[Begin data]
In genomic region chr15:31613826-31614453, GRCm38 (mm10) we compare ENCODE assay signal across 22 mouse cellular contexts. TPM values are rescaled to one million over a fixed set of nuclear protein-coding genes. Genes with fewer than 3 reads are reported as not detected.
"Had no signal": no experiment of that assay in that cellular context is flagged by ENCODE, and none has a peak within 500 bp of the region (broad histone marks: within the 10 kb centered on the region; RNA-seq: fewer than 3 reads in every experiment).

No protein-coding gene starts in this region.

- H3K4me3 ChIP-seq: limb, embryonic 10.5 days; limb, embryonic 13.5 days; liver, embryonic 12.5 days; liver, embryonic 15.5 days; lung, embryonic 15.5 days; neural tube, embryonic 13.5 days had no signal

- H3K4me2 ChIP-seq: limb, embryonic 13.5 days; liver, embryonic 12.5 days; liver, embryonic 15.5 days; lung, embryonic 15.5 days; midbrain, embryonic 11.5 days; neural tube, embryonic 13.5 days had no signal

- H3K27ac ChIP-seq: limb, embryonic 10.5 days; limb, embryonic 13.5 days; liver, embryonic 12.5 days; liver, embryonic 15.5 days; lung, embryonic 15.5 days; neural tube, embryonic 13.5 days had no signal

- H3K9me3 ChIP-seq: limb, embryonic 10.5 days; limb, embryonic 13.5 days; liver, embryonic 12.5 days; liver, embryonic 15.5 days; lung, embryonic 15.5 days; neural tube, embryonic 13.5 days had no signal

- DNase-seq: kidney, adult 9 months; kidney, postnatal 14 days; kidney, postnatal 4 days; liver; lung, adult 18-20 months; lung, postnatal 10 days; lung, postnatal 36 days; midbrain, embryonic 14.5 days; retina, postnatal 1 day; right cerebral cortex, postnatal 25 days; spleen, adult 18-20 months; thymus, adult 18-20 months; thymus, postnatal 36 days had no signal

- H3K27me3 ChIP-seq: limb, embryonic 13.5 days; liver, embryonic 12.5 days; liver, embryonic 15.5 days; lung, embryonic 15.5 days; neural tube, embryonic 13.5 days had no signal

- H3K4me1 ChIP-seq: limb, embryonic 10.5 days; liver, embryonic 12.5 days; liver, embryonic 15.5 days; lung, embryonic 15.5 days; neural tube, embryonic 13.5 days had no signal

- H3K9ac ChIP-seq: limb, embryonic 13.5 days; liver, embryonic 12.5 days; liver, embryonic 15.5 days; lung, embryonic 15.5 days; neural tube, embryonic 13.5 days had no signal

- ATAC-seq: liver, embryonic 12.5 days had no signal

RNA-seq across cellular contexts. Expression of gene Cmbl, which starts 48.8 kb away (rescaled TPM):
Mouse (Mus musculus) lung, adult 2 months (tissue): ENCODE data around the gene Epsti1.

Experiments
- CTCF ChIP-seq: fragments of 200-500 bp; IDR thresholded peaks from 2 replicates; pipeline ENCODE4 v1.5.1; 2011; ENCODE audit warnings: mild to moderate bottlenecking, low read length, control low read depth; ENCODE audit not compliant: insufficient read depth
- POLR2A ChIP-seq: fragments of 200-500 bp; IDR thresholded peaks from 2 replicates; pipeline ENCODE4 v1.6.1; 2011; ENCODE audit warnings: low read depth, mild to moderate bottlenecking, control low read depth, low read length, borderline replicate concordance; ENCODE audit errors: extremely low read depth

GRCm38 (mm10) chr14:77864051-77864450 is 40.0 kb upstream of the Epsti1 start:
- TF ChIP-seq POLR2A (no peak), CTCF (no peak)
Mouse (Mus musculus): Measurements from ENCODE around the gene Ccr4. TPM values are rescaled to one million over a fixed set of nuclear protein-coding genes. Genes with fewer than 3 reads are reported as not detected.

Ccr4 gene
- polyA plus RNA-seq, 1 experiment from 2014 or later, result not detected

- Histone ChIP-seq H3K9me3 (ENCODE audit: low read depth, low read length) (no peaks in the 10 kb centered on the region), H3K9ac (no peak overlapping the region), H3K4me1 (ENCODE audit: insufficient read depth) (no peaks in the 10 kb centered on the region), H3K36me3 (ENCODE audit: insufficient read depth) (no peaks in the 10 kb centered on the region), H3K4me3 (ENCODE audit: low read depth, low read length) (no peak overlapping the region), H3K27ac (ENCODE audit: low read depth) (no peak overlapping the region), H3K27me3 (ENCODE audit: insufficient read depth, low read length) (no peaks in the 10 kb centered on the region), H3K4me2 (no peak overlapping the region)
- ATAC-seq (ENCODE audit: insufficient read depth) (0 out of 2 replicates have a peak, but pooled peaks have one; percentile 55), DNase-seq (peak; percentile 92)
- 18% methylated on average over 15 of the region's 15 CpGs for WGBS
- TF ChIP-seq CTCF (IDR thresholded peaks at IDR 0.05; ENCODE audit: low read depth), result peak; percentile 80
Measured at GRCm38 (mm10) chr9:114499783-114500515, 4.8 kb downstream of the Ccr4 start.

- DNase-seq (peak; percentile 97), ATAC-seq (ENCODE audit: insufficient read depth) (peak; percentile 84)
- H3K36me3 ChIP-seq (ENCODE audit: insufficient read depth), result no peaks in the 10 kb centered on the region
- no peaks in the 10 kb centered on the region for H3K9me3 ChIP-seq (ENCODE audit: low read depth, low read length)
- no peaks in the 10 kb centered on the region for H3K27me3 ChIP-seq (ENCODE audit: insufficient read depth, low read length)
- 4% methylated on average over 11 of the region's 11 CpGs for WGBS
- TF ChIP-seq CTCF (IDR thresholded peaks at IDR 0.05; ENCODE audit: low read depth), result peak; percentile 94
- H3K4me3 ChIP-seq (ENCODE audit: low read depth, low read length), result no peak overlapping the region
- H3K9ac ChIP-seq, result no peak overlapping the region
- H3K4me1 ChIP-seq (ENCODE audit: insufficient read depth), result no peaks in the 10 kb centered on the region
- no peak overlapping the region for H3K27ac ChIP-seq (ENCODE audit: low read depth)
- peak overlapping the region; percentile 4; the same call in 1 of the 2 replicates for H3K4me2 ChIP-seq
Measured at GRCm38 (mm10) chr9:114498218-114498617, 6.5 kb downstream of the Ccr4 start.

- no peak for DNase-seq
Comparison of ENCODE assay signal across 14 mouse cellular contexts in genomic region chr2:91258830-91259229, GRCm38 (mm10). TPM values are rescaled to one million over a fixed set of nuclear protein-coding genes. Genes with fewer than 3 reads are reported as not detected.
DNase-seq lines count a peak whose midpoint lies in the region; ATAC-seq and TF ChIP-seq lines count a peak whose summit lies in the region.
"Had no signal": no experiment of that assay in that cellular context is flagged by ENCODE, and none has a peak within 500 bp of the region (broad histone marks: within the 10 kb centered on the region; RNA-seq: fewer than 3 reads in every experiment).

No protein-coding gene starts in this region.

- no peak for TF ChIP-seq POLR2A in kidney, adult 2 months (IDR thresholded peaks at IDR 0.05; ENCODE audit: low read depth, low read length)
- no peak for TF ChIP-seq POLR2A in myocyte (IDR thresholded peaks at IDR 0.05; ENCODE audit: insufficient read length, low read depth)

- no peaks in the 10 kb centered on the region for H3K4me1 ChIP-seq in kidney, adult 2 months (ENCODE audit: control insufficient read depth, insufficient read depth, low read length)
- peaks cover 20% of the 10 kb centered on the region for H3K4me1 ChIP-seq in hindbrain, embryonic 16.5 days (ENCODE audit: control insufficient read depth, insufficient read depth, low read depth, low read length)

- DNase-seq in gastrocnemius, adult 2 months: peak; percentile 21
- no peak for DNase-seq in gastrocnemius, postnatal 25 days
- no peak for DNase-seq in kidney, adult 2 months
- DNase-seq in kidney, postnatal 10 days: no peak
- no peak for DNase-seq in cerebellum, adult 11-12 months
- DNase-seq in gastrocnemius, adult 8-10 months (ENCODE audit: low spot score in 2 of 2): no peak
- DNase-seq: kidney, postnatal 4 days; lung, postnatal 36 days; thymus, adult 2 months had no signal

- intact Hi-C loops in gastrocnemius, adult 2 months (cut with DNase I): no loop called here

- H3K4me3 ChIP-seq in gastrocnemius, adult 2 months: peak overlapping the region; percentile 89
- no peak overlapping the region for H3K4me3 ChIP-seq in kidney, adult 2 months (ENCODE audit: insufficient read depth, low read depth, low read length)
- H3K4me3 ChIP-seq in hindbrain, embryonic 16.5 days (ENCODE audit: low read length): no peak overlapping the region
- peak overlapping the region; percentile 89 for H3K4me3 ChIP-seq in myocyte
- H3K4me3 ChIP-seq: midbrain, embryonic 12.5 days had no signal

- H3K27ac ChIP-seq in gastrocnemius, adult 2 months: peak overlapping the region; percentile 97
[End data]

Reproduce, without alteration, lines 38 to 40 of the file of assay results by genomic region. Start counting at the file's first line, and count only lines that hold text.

- peak overlapping the region; percentile 4; the same call in 1 of the 2 replicates for H3K4me2 ChIP-seq
Measured at GRCm38 (mm10) chr9:114498218-114498617, 6.5 kb downstream of the Ccr4 start.

- no peak for DNase-seq